Where: Dhaka, Bangladesh

February 28, 2009 : The Bangladesh Rifles (BDR) troops rose in revolt against their commanders on 25 February, 2009 after a dispute. The BDR is a paramilitary unit that patrols the country’s borders. There was resentment among the troops over some issues, including pay. The BDR chiefs are all officers from the regular Bangladesh Army, and this was not acceptable to the troops either.

At a meeting between troops and officers where the men are allowed to air their grievances, the rebels started spraying bullets at officers. They killed their commanding officers and then their wives and families. Over 2,000 BDR paramilitaries took control of the regiment headquarters and held 100 people hostage. Bangladeshi prime minister Sheikh Hasina ordered tanks to be sent in and issued stern warnings. The rebels surrendered on the second day of the uprising. They were offered a legal pardon on surrender, but ministers in the government said the “people directly involved in the killings” would be punished. The legal penalty for mutiny is death.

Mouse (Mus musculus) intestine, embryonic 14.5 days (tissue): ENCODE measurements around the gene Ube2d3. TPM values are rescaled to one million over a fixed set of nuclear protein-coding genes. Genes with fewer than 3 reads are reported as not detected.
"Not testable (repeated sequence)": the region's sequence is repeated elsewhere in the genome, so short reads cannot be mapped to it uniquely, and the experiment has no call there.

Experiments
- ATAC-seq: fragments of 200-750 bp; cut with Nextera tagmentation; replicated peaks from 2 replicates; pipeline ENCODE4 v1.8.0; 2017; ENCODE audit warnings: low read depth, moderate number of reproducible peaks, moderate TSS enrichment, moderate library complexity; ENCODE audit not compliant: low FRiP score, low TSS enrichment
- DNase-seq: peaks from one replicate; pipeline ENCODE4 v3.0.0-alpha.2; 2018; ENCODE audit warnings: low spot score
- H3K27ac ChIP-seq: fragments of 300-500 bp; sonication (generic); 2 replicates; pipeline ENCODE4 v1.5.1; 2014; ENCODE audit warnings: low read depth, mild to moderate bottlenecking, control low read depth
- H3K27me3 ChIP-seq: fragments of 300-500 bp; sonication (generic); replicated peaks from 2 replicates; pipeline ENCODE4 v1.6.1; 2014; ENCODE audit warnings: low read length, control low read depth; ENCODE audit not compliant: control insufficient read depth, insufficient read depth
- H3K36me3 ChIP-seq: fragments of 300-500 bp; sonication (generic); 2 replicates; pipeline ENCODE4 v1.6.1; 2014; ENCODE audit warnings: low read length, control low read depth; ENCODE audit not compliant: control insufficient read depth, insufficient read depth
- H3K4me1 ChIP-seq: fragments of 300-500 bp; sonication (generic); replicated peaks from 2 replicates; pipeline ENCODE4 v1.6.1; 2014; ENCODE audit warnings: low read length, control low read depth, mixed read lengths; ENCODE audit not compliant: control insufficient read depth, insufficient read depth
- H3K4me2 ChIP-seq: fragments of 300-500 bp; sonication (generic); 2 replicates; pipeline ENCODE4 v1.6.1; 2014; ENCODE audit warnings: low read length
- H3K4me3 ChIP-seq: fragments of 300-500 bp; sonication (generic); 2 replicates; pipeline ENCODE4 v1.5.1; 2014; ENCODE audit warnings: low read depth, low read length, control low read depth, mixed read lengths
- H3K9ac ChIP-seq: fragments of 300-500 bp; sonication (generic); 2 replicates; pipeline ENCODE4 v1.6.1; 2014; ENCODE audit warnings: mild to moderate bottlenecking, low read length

Two days after the surrender, dozens of bodies of army officers were found in shallow mass graves. The death toll now stands at 70. Hundreds of rebel soldiers tried to escape out of the country disguised as civilians but were captured. Bangladesh has a long history of military rule, and the present democratically elected government has been in power only two months.

234 words | 2 minutes
Readability: Grade 9 (14-15 year old children)
Based on Flesch–Kincaid readability scores

Filed under: world news
Tags: #bangladesh

You may also be interested in these:
The 'English Pinch' in Bangladesh
Kids Learn to Fight from Politicians